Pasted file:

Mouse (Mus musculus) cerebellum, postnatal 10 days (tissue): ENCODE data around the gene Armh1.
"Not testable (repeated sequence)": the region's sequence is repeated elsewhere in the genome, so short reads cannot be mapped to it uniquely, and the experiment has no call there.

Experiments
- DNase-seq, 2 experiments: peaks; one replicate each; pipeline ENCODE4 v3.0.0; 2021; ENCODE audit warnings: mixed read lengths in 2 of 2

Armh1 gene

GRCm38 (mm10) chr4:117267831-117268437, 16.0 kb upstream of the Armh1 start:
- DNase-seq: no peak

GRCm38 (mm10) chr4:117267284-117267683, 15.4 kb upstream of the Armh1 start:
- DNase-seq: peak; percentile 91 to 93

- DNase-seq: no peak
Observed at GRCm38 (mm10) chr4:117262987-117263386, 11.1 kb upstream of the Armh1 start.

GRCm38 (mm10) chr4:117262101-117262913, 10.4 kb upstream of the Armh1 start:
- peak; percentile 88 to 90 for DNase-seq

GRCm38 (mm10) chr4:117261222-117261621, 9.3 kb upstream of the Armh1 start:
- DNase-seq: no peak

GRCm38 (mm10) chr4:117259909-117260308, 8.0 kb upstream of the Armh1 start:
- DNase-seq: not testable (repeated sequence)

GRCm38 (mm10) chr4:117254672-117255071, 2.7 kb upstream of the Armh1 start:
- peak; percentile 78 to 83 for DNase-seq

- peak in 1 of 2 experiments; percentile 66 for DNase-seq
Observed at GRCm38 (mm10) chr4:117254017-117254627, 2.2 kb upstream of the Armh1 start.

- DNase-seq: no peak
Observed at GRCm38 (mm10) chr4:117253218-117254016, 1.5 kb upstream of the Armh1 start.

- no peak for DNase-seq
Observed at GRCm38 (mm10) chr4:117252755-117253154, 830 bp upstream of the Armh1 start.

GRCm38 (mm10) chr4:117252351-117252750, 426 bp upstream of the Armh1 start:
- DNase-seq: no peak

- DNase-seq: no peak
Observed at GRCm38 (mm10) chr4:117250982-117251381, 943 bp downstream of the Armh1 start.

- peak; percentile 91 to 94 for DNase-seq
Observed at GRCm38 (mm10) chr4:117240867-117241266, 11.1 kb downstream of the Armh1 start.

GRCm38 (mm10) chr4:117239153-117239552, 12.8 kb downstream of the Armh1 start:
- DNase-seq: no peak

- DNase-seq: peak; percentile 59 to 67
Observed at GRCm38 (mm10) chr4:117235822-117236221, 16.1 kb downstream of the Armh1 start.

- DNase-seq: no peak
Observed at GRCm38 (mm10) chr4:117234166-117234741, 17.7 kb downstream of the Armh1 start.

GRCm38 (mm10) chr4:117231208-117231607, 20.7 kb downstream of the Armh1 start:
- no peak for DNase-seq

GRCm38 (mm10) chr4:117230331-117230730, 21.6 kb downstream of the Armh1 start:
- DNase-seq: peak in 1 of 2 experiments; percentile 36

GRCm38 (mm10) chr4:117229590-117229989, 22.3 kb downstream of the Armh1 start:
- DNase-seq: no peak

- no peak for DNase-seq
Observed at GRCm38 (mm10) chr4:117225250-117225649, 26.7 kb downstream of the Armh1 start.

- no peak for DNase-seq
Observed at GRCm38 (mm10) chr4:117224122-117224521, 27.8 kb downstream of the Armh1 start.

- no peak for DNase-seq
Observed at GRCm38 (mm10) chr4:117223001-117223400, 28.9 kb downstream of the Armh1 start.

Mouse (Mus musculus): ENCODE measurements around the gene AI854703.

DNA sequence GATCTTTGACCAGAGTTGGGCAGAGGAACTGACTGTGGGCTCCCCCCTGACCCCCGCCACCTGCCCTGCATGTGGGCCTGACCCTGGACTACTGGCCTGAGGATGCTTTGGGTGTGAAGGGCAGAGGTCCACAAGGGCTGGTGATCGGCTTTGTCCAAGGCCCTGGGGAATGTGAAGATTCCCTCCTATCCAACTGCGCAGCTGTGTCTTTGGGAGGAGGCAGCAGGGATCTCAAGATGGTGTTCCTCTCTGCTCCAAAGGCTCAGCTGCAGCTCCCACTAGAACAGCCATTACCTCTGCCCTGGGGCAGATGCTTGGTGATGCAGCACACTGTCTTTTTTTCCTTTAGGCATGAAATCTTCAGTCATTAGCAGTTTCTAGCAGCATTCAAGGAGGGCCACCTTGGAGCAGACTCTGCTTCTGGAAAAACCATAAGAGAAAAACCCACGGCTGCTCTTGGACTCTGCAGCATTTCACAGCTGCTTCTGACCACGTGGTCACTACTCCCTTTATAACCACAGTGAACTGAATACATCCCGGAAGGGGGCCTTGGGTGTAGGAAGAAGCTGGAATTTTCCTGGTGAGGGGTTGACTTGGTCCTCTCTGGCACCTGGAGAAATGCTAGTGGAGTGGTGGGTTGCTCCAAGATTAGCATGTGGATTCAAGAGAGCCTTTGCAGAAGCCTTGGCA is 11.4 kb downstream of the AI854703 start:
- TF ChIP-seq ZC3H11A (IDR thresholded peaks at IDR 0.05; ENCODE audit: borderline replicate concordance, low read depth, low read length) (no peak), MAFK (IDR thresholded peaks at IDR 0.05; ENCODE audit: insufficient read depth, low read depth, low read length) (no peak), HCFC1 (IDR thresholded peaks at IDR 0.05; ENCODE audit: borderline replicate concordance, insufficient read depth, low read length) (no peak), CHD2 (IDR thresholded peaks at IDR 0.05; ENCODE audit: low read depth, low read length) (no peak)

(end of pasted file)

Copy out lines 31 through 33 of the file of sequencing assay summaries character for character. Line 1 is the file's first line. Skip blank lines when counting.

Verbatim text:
Observed at GRCm38 (mm10) chr4:117240867-117241266, 11.1 kb downstream of the Armh1 start.

GRCm38 (mm10) chr4:117239153-117239552, 12.8 kb downstream of the Armh1 start:
- DNase-seq: no peak